Downton is a typical soap opera and a sweeping costume drama, and it’s decent in both modes. But the actors and the characters really keep the thing afloat. Amongst the standouts: Jim Carter as Mr. Carson, the butler, whose commitment to the reputation of Downton Abbey is silly and dignified in equal measure; Michelle Dockery as Lady Mary Crawley, the eldest daughter, who hides her tempestuous spirit in a cloak of cold disdain; Sophie McShera, the morally conflicted, much abused kitchen maid; and the ever-formidable Dame Maggie Smith essentially reviving her scene-stealing character from Gosford Park. As I recall hearing from one of the creators when the show first came out, these characters don’t know they’re living in history, just as we don’t. And the actors and writers do a marvelous job walking that tightrope. Continue reading
This week the PLLs (and Lucas) survive last week’s almost drowning; use fake IDs; venture into the big city; go on fake dates; and then Rosewood has a creepy storm (like the one currently afoot in Eugene). Read on for more on our favorite little liars. Continue reading
Been shopping lately? Feeling cranky about what’s available out there? Are you (like me) still trying to vault the awkward distance between the junior section and the “missus” or whatever the “young semi-professional adult who isn’t petite, doesn’t want to be frumpy or provocative, and can’t afford designer labels” section is called?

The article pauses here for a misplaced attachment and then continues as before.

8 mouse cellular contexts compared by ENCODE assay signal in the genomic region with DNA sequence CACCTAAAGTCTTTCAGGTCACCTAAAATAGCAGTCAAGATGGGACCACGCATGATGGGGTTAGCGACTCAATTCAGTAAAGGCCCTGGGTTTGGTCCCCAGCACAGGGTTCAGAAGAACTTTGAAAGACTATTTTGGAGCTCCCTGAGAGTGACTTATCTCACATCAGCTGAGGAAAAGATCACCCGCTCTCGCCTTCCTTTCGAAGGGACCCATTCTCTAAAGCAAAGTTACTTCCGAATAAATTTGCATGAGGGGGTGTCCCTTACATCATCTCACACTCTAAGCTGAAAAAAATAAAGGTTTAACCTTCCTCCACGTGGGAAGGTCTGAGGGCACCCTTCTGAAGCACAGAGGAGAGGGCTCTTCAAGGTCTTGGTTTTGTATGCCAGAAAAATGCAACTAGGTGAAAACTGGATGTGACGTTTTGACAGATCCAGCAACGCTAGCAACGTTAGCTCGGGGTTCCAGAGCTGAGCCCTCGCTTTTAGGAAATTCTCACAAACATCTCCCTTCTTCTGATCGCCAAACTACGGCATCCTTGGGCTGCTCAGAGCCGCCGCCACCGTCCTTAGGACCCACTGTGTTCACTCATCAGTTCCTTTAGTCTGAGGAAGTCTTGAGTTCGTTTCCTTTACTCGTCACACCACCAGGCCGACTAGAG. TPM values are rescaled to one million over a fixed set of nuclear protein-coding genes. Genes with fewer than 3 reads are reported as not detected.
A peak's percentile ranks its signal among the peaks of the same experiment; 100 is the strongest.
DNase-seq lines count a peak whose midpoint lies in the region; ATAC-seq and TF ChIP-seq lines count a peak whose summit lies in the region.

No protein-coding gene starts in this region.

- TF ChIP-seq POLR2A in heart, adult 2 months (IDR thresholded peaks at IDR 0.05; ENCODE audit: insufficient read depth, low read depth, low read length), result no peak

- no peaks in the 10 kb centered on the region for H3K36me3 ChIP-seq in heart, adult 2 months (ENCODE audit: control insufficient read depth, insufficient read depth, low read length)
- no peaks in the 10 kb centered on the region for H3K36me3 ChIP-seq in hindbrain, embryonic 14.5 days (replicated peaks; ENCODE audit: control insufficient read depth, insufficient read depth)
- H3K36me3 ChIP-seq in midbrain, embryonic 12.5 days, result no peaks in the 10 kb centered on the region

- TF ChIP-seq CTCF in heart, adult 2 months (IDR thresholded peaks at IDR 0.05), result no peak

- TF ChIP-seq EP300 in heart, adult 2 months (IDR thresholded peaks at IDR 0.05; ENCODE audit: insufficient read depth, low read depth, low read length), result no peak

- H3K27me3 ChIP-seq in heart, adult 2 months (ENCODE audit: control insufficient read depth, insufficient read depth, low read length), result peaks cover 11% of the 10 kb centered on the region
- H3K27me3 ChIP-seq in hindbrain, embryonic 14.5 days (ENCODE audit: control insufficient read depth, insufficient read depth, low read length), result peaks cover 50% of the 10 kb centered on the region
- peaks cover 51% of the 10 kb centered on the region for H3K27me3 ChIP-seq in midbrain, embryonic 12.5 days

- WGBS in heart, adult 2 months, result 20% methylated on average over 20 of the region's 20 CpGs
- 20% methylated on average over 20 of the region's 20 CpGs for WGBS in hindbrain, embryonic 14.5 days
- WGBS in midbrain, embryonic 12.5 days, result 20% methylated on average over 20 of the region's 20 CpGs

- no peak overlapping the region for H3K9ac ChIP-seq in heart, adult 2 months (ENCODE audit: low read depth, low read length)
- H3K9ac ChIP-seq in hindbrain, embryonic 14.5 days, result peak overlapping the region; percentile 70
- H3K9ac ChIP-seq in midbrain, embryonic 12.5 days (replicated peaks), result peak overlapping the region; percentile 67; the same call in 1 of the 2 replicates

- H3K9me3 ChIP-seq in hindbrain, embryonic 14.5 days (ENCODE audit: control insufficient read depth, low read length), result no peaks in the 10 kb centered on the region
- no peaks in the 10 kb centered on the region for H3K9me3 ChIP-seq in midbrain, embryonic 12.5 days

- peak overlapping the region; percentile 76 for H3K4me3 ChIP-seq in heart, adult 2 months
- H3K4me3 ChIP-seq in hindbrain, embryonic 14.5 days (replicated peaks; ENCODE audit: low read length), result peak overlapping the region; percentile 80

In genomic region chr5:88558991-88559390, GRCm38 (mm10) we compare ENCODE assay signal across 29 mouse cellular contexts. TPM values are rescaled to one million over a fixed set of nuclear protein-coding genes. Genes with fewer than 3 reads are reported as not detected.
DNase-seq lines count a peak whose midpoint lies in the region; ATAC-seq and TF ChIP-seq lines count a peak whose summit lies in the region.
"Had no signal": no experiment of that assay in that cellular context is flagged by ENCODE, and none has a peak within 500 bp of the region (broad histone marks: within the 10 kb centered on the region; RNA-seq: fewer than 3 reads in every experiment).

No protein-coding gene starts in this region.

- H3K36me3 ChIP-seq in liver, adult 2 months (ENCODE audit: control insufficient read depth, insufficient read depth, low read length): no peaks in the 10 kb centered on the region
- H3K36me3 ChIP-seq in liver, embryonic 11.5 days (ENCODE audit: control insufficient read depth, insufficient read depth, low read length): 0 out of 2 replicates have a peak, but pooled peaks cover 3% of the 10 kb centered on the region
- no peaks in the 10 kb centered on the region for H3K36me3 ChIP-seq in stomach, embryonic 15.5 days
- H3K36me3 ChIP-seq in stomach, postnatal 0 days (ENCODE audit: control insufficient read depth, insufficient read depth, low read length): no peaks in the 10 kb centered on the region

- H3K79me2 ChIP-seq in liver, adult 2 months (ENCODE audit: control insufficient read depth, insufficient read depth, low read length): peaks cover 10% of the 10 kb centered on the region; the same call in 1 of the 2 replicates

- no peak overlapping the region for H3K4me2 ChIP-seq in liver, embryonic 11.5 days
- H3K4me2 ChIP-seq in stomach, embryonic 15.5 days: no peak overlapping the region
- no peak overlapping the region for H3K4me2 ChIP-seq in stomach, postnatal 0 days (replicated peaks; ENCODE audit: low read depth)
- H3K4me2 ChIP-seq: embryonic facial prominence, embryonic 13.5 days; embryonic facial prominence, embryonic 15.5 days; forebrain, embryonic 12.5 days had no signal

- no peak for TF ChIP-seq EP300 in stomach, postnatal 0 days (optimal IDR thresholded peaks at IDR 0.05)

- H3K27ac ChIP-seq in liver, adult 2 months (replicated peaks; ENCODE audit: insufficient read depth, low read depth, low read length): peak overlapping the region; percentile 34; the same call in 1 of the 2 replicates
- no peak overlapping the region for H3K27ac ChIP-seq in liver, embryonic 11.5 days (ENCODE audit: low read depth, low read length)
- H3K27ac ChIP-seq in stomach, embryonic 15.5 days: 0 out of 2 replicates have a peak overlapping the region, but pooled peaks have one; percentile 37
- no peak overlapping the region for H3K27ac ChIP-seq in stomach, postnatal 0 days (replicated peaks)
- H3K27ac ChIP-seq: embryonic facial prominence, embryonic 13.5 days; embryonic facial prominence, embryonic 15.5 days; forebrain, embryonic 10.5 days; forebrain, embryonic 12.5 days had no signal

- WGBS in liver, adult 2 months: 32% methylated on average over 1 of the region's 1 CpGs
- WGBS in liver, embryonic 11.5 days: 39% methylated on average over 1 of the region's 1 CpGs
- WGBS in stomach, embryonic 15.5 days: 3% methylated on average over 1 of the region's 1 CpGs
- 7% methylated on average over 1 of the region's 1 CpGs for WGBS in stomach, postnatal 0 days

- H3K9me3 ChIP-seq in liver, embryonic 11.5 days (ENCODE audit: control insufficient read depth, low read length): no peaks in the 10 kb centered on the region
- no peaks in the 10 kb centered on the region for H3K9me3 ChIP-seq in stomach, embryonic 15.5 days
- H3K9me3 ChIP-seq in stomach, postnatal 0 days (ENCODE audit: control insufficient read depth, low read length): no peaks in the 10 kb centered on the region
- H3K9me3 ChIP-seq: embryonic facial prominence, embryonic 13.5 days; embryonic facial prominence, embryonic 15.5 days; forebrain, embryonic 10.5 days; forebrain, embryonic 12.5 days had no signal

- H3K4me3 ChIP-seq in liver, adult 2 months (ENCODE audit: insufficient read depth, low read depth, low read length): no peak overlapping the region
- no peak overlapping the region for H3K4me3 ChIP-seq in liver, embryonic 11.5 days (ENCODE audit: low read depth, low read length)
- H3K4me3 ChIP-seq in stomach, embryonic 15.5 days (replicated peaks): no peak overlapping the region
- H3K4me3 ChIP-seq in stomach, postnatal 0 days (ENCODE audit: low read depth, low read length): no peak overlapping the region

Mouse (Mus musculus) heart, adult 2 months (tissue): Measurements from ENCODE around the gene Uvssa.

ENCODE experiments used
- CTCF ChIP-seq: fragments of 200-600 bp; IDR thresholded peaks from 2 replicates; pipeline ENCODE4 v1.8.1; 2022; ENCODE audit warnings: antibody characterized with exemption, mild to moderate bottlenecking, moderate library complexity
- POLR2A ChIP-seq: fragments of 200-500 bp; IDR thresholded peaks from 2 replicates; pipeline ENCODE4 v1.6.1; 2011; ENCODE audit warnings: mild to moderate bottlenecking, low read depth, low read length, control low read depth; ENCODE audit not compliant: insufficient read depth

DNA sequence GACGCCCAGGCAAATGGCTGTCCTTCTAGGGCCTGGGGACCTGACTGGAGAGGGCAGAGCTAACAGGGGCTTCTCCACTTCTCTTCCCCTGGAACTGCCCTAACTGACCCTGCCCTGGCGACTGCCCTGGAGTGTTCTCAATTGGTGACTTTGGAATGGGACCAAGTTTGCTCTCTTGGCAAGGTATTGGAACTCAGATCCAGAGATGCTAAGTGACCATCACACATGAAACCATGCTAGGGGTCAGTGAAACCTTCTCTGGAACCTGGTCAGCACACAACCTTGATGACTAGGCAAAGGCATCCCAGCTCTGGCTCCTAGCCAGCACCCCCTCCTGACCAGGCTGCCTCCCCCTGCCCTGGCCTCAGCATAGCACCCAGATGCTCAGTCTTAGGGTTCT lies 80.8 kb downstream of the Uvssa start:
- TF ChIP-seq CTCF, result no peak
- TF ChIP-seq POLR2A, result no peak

This article from cracked.com is a good read, I think, and addresses many of my cranky complaints. I’m especially in agreement about #4: Arbitrary Clothing Sizes. In pants alone, I wear a 10 in missus sizes from JC Penney’s, an 11 in juniors, a 6 at Ann Taylor, and at Old Navy, jeans advertised as the same size differ depending on the color. What’s a girl to do?
Thoughts? Similar issues? Grievances to add?
This post could also be titled, “How To Be Awesome Like Helen Mirren,” who’s inspiringly brilliant in almost every role. And it could be titled, “How To Be Awesome Like Julie Taymor,” who can claim no unabashed successes, and at least one spectacular failure (Spiderman: The Musical anyone?); Yet her vision always dazzles. In the realm of contemporary, Shakespearean film adaptation, Taymor acts as the unchained Id to Kenneth Branagh’s Superego. Her decision to alter the Great Bard’s The Tempest by changing his unhinged wizard Prospero into a woman, Prospera, is genius. And who else to cast in such a role than Mirren?
A quick perusal of Rotten Tomatoes reveals mostly disdain for the film (a mere 29% fresh!) with some strong endorsements. Much dislike, I imagine, stems from those who don’t like Taymor, who seems committed to the notion of the auteur to such a degree that one must appreciate her vision to enjoy anything she makes. However, The Tempest proves perfectly suited to her spectacular style. Unlike in Titus, where the arresting visuals undercut the believability of its ancient setting, Shakespeare’s rocky island exists outside the bounds of history, physics, and proper society (and always has, I might add). This makes it a perfect forum for Taymor’s schizophrenic costuming, flashy computer effects, unorthodox cast, and frenetic synth-jazz score. In the end, her version balances fairly traditional interpretations and performances with a modern, exciting screen rendition. Continue reading